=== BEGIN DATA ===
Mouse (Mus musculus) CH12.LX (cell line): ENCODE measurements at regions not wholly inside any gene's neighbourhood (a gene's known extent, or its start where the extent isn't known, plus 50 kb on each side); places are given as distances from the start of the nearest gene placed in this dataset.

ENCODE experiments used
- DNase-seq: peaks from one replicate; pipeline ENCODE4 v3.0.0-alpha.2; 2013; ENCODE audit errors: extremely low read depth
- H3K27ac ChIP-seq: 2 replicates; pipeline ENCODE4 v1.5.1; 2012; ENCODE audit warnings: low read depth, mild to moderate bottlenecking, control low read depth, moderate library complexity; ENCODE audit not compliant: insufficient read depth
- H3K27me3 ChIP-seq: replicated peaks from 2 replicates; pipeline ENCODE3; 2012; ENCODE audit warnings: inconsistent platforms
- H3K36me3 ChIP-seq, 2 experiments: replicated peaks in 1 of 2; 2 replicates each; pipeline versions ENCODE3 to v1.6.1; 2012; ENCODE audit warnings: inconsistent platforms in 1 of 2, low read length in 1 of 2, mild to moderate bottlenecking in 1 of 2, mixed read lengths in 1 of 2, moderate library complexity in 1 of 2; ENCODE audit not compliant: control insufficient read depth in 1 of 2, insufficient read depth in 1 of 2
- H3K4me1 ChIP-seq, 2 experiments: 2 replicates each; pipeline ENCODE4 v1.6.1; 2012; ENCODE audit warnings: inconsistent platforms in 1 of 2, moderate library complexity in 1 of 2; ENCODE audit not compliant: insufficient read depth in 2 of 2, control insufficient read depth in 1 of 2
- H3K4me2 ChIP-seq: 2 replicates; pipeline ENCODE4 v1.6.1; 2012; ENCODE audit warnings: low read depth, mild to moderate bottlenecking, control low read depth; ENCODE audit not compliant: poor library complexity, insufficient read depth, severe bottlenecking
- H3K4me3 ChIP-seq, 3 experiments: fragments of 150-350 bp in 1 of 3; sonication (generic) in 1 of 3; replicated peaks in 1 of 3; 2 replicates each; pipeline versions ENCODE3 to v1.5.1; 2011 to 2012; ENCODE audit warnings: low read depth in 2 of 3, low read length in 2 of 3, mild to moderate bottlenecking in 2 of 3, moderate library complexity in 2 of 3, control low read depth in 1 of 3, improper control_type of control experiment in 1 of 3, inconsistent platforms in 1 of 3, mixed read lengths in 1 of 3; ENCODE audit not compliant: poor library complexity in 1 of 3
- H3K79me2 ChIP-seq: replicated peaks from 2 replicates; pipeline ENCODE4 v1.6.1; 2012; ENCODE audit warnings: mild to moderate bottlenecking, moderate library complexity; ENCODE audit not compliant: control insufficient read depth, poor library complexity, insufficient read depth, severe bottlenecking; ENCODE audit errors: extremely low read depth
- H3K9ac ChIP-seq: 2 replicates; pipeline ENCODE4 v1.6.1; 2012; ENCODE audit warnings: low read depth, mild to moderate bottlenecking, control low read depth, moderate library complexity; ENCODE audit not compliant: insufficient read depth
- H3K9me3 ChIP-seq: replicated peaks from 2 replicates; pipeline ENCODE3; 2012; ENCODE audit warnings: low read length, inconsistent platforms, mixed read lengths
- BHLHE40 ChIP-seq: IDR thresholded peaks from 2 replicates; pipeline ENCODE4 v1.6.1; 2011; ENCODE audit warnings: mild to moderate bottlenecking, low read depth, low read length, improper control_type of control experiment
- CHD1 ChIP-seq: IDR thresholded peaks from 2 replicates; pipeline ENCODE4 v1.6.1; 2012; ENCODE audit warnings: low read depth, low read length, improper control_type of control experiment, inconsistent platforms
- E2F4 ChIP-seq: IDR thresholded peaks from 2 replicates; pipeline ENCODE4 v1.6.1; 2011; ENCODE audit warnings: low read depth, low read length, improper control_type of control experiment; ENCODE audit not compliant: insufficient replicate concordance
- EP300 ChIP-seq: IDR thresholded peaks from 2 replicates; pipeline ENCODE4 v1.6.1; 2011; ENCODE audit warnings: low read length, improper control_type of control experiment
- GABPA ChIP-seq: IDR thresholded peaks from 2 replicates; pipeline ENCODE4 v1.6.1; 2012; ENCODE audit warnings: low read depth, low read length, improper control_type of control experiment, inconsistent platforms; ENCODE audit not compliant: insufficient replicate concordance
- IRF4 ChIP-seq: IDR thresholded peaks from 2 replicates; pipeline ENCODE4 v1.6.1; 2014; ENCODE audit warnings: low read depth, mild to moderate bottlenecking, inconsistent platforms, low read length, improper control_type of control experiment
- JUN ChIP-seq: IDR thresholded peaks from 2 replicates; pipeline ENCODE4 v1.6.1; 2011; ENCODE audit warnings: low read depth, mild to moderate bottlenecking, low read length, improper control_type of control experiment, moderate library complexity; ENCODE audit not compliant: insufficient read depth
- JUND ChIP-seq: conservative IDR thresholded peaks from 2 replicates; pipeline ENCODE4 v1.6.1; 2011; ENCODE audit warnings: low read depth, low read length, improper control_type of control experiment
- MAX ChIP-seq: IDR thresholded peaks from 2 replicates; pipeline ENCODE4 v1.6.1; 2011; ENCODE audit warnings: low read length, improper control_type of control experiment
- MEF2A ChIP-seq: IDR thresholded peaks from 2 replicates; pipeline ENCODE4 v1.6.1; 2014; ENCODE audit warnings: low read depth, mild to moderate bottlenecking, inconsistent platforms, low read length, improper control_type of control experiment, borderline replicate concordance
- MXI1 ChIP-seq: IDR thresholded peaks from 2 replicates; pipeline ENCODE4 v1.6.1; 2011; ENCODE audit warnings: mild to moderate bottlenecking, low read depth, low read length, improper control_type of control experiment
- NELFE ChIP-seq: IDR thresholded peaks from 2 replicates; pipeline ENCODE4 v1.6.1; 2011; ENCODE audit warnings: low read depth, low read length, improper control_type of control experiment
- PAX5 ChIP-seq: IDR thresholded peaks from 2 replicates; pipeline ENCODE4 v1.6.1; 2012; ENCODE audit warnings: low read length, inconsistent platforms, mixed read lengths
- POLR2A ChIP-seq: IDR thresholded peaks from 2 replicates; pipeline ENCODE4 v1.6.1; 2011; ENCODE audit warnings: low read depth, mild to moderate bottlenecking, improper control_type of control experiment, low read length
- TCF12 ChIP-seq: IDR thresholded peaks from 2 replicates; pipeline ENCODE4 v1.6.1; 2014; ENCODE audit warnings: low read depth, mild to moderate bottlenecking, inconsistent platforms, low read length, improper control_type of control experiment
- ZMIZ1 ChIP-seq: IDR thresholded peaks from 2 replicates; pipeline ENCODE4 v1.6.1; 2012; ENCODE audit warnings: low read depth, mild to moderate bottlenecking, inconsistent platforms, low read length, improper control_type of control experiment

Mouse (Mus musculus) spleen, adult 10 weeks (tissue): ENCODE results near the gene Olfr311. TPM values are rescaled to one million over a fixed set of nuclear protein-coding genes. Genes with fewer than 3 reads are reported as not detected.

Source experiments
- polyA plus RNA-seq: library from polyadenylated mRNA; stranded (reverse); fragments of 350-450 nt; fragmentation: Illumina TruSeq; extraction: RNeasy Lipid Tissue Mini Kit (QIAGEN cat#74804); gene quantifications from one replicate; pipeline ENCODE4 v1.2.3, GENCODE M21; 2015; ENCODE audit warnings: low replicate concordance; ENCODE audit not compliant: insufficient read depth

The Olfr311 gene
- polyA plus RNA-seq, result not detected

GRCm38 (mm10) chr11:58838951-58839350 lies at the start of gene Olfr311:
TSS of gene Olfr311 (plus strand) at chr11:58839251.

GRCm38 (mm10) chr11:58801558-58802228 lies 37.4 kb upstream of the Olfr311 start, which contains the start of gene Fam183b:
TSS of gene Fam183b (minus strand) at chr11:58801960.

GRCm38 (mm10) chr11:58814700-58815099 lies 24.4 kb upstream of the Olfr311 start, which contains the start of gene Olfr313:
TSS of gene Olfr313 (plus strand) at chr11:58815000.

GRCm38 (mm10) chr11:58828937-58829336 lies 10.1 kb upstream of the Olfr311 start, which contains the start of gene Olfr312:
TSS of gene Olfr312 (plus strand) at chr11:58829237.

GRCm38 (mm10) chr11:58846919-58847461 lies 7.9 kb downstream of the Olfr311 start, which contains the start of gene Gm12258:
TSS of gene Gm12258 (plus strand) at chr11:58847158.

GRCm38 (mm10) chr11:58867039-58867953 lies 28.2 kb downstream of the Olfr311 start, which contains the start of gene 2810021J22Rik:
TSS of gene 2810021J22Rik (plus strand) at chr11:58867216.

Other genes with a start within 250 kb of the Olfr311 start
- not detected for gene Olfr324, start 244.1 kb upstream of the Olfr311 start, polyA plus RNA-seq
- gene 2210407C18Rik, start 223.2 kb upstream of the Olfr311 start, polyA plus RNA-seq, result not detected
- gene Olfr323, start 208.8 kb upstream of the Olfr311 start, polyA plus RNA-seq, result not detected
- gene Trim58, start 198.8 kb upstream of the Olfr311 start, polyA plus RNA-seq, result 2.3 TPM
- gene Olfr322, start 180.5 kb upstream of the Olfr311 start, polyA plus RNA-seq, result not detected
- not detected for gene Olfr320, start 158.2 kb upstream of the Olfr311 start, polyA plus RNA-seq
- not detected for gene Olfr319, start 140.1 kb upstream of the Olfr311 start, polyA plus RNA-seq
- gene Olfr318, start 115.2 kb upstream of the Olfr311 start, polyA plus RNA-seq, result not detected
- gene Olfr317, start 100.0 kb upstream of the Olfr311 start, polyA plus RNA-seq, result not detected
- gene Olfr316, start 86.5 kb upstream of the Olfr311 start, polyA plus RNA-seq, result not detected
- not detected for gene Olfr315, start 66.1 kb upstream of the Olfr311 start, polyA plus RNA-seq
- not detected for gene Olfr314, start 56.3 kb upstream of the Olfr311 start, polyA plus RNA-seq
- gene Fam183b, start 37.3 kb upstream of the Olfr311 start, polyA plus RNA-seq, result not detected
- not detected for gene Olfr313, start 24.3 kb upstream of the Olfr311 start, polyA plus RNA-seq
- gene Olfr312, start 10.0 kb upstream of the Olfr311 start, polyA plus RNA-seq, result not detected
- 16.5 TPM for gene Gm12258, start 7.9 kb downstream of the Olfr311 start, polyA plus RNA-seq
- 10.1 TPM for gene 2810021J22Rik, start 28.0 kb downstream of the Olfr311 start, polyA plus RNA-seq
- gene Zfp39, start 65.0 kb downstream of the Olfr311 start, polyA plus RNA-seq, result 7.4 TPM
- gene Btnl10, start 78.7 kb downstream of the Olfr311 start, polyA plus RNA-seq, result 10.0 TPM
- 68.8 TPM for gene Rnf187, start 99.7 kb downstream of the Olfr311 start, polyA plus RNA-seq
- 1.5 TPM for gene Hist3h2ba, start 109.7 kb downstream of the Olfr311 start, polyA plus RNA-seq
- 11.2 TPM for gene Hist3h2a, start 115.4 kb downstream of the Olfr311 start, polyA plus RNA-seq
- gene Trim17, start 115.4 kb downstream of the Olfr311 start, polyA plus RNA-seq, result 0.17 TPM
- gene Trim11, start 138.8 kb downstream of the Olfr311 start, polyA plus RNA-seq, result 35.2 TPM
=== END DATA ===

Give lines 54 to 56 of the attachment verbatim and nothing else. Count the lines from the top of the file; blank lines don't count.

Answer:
- gene Olfr318, start 115.2 kb upstream of the Olfr311 start, polyA plus RNA-seq, result not detected
- gene Olfr317, start 100.0 kb upstream of the Olfr311 start, polyA plus RNA-seq, result not detected
- gene Olfr316, start 86.5 kb upstream of the Olfr311 start, polyA plus RNA-seq, result not detected